Brij Chawla, originally from Islamabad, came to India during Partition. The child, now a 74-year-old man, had then pledged to be part of the country's progress in a bid to establish his own identity.
In 1993, Chawla visited Badhua village in Ghatshila, then in Bihar, as a sightseer and found that many tribal villages did not have drinking water facility, electricity or school.
"On further enquiry, I found that around 8 crore tribals across the country do not get basic amenities and the only way to bring them into mainstream was to educate them. It was then that the idea of educating tribals came to me," said Chawla, who started teaching 50 tribal children in a village in Ghatshila in 1999.
Now, more than 3,000 tribal children from different villages around Ghatshila now come to him for education. All thanks to the Art of Living society, which helped Chawla, an engineer from Delhi, set up a school here.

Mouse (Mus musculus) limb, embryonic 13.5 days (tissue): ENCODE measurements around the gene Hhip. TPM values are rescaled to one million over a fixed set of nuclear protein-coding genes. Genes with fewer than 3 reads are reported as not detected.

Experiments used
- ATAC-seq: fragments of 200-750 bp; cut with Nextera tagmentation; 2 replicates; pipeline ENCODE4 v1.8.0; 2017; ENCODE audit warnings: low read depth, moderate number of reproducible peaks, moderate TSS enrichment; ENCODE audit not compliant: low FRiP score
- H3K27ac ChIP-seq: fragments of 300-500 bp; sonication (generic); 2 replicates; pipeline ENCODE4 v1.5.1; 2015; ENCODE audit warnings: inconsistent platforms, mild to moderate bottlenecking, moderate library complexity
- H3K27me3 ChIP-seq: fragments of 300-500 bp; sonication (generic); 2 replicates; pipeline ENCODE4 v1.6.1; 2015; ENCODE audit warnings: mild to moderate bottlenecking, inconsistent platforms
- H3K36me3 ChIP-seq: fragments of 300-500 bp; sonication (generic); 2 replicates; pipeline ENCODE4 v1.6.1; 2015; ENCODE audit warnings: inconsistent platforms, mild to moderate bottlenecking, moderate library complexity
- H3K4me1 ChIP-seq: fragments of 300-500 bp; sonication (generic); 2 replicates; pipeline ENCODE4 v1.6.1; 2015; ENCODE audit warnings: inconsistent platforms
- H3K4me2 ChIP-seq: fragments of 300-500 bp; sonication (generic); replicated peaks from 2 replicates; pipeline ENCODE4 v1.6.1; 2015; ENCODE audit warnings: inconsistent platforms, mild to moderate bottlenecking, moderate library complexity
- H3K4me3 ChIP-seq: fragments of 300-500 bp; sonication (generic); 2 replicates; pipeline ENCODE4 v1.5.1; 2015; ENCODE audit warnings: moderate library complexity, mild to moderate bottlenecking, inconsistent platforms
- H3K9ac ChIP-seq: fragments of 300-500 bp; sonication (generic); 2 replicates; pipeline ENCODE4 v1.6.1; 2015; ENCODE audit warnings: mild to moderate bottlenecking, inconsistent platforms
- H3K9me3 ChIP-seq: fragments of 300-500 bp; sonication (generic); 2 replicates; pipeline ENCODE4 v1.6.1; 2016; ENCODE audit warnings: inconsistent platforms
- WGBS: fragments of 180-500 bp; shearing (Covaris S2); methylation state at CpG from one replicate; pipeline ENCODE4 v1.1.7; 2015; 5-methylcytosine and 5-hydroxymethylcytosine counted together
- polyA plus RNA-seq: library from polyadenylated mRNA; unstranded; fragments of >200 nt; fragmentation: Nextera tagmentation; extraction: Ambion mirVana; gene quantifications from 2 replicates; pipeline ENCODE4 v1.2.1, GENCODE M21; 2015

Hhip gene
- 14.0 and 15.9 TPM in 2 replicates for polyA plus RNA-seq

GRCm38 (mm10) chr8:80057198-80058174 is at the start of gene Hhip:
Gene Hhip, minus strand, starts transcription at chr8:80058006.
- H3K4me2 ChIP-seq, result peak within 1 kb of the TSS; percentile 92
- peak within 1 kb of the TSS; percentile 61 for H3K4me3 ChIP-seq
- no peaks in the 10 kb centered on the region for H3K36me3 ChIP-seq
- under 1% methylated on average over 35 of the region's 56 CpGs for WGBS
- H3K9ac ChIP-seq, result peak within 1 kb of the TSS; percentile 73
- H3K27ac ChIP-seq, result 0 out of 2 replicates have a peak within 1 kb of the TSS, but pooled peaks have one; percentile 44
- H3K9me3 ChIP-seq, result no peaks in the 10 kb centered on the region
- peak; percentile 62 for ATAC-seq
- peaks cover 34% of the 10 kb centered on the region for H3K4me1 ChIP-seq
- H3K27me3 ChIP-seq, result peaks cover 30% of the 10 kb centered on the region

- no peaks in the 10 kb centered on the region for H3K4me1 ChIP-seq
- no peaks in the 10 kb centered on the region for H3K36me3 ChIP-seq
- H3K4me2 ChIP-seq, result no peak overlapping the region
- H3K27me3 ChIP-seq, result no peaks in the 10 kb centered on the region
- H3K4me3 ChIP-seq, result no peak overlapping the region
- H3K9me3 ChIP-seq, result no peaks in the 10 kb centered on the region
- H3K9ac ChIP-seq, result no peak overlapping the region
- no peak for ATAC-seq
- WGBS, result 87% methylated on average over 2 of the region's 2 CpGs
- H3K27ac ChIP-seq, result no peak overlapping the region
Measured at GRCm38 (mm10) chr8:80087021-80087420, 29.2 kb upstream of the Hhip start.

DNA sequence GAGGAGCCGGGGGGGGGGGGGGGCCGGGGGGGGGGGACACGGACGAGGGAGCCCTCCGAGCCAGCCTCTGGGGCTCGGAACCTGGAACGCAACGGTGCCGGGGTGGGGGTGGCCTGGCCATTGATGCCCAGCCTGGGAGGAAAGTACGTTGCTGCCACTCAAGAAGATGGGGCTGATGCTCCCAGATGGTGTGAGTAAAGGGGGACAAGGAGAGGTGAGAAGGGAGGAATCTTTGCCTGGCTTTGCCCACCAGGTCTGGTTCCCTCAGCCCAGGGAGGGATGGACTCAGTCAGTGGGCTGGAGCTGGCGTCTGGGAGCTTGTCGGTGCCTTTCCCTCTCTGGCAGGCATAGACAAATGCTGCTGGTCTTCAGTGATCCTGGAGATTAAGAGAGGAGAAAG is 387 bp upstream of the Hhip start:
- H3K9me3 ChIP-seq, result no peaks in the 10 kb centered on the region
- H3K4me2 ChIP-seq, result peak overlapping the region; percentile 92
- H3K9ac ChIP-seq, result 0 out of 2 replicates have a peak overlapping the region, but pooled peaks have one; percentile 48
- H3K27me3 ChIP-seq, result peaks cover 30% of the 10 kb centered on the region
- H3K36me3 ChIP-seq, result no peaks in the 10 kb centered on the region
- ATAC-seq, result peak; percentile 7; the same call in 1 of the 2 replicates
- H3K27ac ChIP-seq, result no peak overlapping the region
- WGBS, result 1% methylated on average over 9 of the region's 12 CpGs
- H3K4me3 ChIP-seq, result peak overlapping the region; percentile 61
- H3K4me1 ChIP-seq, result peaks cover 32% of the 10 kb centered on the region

Chawla came to India with his family after partition and completed his graduation in electrical engineering from a college in Delhi in 1960. After graduation, Chawla joined work as an engineer in the then Calcutta.
At present, there is a teachers' training centre at Hinduljori village, where more than 100 teachers have taken training till date. "We have one teacher for one class and the ratio between teachers and students is 1:30," he said.
"I always wanted to work for the society so I left my job at the age of 47 and joined the Art of Living Society. We got a few local matriculate boys to teach at the school and even though they were not very good as teachers they did bring students to school," told Chawla to TOI.
In the next three-four years, he set up nine schools in villages around Ghatshila and at present there are 14 schools, including secondary and high schools in with more than 3000 students.
Chawla belives that just educating children up to Class XII is not sufficient as that would add to unemployment.
"We will soon be opening a technical training centre in the same premises as our high school and the construction of the building is almost over. The plan is that students from Class VIII and above will attend four hours of classes and two to three hours of workshop where they would be trained in animal husbandry and plumbing, which will fetch them around Rs 7000 to Rs 10,000 every month," he said.
Courtesy:The Times of India